Sarno also urges patients to get over fears of the pain relapses, to resume all kinds of normal physical activity including the more rigorous ones as well as discontinue all physical treatment or therapy. However he is very careful to mention in various instances throughout, that the book is not meant for self diagnosis but is merely an introduction to a newly discovered syndrome. He clearly states that TMS should be diagnosed and treated only after a thorough medical exam of the back has been conducted yielding no conclusive evidence of spinal aberrations.
As an important part of the treatment, Sarno asks patients to review daily reminders of what TMS actually is and list out possible causes for the syndrome.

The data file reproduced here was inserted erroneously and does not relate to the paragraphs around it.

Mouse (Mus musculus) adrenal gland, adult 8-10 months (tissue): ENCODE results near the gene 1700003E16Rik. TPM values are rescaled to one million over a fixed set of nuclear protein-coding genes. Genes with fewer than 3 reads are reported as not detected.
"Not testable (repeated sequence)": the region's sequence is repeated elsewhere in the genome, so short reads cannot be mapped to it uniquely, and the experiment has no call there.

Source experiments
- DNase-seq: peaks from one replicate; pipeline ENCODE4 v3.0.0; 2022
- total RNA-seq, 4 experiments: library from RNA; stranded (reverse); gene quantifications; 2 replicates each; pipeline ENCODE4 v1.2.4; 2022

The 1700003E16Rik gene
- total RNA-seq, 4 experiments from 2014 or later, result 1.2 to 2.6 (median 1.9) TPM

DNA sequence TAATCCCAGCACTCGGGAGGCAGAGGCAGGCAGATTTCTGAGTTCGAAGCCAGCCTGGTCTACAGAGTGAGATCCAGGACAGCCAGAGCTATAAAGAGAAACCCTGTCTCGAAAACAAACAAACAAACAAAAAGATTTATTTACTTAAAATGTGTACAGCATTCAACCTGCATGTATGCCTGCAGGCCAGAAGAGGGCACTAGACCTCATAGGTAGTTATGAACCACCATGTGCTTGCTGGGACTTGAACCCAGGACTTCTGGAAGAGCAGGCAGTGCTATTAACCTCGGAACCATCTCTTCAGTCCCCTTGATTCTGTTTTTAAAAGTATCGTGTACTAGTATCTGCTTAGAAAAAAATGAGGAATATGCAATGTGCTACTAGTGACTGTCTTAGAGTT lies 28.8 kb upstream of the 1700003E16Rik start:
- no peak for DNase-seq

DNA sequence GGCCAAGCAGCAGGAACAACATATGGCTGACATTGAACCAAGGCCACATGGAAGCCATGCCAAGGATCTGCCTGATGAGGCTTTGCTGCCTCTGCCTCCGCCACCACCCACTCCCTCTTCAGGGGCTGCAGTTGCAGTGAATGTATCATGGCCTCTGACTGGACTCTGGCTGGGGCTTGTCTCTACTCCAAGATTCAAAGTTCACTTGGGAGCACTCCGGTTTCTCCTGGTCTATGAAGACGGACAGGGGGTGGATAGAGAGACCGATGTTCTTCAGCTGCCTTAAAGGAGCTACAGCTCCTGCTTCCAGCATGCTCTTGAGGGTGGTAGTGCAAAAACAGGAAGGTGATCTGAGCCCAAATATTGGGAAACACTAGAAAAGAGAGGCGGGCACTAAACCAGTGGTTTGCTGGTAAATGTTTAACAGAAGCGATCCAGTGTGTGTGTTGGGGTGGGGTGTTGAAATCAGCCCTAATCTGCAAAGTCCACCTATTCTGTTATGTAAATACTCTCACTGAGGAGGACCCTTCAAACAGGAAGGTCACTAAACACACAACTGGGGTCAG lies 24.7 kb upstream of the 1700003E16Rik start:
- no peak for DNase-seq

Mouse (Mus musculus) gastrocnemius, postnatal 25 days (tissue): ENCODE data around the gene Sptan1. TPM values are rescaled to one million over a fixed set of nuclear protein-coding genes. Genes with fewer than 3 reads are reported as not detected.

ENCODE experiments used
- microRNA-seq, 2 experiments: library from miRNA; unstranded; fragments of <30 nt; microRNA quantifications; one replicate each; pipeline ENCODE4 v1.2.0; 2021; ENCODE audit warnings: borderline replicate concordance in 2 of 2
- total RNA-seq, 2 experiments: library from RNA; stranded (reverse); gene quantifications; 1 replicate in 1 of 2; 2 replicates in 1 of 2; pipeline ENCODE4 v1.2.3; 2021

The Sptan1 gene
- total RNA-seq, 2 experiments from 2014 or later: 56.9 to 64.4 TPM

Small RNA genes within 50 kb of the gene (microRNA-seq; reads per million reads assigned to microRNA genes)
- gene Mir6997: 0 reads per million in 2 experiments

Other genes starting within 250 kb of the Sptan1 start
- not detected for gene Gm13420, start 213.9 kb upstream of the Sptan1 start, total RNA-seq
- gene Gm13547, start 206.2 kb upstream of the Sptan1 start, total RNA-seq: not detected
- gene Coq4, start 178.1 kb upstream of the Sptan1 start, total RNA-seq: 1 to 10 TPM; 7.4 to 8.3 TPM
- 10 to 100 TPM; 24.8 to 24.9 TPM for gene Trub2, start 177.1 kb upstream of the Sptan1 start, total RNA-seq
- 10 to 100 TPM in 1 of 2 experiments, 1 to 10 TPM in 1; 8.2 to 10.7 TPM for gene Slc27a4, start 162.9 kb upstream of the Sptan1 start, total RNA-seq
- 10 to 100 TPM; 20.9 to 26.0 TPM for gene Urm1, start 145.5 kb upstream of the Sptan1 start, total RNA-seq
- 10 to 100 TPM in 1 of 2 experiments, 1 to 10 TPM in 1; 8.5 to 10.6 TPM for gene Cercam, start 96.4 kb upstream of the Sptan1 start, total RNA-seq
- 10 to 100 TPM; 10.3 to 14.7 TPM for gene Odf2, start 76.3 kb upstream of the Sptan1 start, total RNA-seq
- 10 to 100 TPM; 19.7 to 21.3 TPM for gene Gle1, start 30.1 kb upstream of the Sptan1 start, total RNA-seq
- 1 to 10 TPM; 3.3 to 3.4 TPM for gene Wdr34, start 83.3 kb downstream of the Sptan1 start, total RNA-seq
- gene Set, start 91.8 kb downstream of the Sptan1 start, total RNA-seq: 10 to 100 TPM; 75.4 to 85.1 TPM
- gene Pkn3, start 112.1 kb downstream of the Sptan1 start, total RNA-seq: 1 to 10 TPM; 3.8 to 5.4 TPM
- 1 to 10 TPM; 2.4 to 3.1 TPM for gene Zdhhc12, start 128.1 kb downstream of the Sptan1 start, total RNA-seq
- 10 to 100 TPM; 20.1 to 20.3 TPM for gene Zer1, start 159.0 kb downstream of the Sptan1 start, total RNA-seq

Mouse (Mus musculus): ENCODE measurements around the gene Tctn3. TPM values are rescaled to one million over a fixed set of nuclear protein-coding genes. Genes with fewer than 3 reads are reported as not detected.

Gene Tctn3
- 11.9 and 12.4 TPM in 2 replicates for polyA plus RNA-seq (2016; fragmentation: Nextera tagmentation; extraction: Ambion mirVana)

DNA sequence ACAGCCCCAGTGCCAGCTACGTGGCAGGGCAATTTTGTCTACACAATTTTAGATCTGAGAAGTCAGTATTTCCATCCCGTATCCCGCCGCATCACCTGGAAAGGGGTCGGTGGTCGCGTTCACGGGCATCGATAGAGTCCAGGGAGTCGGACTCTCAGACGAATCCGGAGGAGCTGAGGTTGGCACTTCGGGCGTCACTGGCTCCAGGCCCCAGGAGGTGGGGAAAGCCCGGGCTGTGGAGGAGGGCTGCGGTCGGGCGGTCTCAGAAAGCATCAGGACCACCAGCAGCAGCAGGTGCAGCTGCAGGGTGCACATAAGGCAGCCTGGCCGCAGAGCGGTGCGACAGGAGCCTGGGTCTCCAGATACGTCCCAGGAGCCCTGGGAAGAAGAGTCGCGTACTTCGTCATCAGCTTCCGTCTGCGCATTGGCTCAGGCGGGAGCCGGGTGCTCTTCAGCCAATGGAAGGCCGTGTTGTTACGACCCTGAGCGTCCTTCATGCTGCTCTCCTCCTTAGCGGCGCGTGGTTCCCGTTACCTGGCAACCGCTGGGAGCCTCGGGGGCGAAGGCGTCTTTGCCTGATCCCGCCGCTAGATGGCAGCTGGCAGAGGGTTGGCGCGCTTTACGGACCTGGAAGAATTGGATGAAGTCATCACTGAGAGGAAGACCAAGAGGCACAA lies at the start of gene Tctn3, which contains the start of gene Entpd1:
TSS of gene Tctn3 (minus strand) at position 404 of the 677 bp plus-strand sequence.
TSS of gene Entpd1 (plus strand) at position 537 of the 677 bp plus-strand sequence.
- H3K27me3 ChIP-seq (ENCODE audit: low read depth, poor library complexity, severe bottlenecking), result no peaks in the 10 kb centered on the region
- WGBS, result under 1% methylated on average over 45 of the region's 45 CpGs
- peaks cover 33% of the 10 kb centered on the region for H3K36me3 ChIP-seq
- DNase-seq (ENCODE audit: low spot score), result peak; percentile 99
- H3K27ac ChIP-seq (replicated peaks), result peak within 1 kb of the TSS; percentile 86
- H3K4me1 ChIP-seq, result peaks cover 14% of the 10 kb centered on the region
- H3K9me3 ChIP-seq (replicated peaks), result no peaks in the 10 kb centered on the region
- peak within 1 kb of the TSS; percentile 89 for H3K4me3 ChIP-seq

Overall, I would say the book is a bold venture into a realm which is still not considered “solid” medicine owing to its subtle nature. However Dr Sarno’s reputation as a professor of Clinical Rehabilitation Medicine at the NYU School of Medicine, and attending physician at the Howard A Rusk Institute of Rehabilitation Medicine at NYU Medical Centre, his many years of research into the syndrome and the large number of patients who have benefited from his work, certainly adds credibility to the book.

If you are suffering from any of the symptoms mentioned, if you are brave enough to try something out-of-the-box, if you have an open mind and if you wish to heal yourself naturally, this book may serve as a potentially explorable avenue for a safe alternative remedy to back pain.